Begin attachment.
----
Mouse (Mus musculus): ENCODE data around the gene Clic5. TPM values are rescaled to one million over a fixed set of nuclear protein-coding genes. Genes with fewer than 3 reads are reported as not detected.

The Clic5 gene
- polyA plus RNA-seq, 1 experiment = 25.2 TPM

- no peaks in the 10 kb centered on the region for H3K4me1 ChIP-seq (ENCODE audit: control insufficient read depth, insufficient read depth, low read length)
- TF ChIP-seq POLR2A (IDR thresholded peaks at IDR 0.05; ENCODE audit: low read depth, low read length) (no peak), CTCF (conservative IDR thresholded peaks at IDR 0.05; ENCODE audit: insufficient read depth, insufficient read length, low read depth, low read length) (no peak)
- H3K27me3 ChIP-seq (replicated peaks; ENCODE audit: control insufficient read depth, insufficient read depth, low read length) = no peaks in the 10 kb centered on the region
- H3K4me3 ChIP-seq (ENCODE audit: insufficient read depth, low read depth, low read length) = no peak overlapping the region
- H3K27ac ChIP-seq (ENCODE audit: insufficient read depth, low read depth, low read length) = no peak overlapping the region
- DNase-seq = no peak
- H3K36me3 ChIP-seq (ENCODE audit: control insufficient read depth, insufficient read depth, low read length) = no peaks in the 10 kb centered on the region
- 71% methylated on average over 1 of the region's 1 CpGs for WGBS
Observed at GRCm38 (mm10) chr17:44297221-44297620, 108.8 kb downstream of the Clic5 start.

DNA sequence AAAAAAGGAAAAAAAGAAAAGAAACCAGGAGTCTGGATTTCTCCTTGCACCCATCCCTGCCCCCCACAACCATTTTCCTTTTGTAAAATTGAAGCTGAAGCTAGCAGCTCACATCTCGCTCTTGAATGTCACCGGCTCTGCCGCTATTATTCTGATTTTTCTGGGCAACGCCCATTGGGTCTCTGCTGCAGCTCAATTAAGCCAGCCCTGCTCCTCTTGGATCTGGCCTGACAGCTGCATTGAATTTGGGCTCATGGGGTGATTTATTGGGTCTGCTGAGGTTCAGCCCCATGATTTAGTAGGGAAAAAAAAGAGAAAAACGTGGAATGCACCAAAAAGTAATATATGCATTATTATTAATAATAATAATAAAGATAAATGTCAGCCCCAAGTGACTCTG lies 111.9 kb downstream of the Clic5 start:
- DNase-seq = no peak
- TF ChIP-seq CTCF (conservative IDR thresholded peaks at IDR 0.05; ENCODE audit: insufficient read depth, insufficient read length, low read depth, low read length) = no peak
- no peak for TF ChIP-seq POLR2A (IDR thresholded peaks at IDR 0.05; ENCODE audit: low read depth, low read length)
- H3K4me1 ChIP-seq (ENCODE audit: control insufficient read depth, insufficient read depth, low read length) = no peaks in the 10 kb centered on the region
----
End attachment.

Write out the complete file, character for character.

Mouse (Mus musculus): ENCODE data around the gene Clic5. TPM values are rescaled to one million over a fixed set of nuclear protein-coding genes. Genes with fewer than 3 reads are reported as not detected.

The Clic5 gene
- polyA plus RNA-seq, 1 experiment = 25.2 TPM

- no peaks in the 10 kb centered on the region for H3K4me1 ChIP-seq (ENCODE audit: control insufficient read depth, insufficient read depth, low read length)
- TF ChIP-seq POLR2A (IDR thresholded peaks at IDR 0.05; ENCODE audit: low read depth, low read length) (no peak), CTCF (conservative IDR thresholded peaks at IDR 0.05; ENCODE audit: insufficient read depth, insufficient read length, low read depth, low read length) (no peak)
- H3K27me3 ChIP-seq (replicated peaks; ENCODE audit: control insufficient read depth, insufficient read depth, low read length) = no peaks in the 10 kb centered on the region
- H3K4me3 ChIP-seq (ENCODE audit: insufficient read depth, low read depth, low read length) = no peak overlapping the region
- H3K27ac ChIP-seq (ENCODE audit: insufficient read depth, low read depth, low read length) = no peak overlapping the region
- DNase-seq = no peak
- H3K36me3 ChIP-seq (ENCODE audit: control insufficient read depth, insufficient read depth, low read length) = no peaks in the 10 kb centered on the region
- 71% methylated on average over 1 of the region's 1 CpGs for WGBS
Observed at GRCm38 (mm10) chr17:44297221-44297620, 108.8 kb downstream of the Clic5 start.

DNA sequence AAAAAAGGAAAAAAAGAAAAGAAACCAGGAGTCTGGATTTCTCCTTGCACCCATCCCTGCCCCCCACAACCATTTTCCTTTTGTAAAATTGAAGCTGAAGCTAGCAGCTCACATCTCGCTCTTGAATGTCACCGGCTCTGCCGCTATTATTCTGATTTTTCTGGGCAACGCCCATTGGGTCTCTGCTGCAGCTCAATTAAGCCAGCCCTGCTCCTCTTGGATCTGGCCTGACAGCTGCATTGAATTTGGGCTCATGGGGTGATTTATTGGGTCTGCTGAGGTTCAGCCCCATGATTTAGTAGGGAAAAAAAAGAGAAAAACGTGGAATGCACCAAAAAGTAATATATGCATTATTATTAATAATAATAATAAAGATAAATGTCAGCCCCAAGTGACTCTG lies 111.9 kb downstream of the Clic5 start:
- DNase-seq = no peak
- TF ChIP-seq CTCF (conservative IDR thresholded peaks at IDR 0.05; ENCODE audit: insufficient read depth, insufficient read length, low read depth, low read length) = no peak
- no peak for TF ChIP-seq POLR2A (IDR thresholded peaks at IDR 0.05; ENCODE audit: low read depth, low read length)
- H3K4me1 ChIP-seq (ENCODE audit: control insufficient read depth, insufficient read depth, low read length) = no peaks in the 10 kb centered on the region